Over on Huffington Post, Mark Pack has a piece looking at the way US Republican presidential hopefuls are using technology in their campaigns, and at the difficulties of judging online activities from the ‘outside’, given the often hidden nature of much of it.
Here’s an excerpt:
The old days of ‘count the features and say those with the most are the best’ are, thankfully, long gone when it comes to political Internet campaigning. As is common with many technological areas as they mature, after the initial proliferation of features and services, the real success and progress comes with technology that is hidden away behind the scenes — effective management of data, clever analysis of information and so on. During the 2010 UK general election James Crabtree coined the phrase “the unseen technology,” making the point that discussion focuses on the visible whilst the political impact increasingly comes from the invisible.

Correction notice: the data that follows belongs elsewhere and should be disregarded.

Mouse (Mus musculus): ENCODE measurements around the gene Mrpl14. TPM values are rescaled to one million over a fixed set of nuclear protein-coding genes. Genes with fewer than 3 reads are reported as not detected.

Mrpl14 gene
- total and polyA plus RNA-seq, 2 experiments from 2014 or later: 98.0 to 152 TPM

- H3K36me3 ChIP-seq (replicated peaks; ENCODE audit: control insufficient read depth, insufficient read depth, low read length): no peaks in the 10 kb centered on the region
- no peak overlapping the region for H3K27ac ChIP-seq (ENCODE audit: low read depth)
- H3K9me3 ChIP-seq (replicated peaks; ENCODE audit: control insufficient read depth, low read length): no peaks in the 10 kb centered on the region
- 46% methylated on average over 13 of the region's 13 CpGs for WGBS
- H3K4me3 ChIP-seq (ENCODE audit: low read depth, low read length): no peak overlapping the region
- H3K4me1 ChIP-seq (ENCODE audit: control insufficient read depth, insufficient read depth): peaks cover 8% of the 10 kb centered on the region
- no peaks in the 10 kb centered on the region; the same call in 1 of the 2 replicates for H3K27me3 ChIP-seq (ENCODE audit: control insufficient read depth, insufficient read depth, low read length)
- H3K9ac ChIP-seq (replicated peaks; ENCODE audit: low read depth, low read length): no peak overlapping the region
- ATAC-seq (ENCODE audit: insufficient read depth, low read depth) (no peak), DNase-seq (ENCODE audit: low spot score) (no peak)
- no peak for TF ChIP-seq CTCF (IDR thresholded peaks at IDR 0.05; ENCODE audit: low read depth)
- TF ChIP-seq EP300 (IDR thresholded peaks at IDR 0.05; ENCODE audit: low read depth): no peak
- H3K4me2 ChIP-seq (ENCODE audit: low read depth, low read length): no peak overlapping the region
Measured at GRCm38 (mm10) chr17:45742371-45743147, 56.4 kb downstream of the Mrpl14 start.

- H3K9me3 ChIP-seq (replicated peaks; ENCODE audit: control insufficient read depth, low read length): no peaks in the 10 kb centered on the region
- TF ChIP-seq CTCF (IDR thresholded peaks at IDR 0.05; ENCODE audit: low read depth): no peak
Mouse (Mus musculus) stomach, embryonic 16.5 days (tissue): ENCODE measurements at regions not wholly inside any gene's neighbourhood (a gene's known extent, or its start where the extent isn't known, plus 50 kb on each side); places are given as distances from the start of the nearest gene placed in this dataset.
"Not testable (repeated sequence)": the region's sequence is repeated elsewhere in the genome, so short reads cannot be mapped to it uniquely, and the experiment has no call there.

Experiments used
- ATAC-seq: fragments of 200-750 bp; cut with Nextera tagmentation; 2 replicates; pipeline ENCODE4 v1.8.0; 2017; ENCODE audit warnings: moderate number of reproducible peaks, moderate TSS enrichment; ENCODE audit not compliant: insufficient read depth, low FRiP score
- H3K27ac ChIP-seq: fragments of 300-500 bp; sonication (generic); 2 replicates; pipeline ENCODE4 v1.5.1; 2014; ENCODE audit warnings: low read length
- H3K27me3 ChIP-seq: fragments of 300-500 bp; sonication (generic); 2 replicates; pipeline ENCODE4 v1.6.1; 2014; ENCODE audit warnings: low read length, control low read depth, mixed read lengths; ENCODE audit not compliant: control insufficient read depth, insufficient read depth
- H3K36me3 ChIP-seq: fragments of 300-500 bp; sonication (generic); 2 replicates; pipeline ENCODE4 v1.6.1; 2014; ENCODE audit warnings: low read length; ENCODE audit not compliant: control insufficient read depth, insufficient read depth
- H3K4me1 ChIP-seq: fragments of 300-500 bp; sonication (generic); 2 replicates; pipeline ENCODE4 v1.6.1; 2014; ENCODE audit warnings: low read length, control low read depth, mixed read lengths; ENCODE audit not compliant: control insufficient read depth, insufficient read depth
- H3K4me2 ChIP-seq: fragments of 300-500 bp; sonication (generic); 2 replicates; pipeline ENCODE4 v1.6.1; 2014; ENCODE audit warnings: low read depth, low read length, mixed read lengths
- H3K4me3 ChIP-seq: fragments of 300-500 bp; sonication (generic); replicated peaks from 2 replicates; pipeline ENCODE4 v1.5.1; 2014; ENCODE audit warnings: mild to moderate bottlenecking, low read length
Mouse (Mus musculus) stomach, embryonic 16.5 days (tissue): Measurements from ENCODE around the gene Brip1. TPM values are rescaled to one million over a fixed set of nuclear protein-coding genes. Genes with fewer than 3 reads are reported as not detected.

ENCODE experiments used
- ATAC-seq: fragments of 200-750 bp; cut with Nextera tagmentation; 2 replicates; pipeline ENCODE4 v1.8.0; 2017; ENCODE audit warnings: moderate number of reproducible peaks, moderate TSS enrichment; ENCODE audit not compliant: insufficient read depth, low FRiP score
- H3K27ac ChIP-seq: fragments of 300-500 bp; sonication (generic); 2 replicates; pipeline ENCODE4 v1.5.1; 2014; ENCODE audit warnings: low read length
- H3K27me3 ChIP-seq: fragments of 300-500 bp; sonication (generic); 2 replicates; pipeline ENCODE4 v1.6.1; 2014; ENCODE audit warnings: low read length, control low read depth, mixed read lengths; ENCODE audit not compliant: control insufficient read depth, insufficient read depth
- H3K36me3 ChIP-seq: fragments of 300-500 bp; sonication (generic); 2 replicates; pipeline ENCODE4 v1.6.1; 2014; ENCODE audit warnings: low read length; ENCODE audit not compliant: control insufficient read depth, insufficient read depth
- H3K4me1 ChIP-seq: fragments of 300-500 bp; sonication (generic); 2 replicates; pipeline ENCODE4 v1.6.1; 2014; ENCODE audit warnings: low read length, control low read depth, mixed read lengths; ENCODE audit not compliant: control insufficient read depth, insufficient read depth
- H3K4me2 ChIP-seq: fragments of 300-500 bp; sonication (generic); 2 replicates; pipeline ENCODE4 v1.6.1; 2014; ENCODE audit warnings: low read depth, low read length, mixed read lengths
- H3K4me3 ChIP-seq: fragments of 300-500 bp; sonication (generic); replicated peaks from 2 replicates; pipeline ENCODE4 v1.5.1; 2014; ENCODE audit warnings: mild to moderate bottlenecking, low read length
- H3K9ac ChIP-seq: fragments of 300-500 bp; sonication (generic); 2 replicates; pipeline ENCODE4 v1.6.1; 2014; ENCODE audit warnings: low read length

That turned out to be a prescient prediction, for one of the reasons the Cleggmania surgefailed to bring many benefits in marginal seats to the Liberal Democrats was that the party’s backend IT systems were poorly set up to focus dispersed online enthusiasm into concentrated offline vote-winning activity. That is something the Liberal Democrats are now looking to change, by moving over to one of the unseen secrets of Obama’s success, the VAN database system.
You can read Mark’s piece in full over on Huffington Post.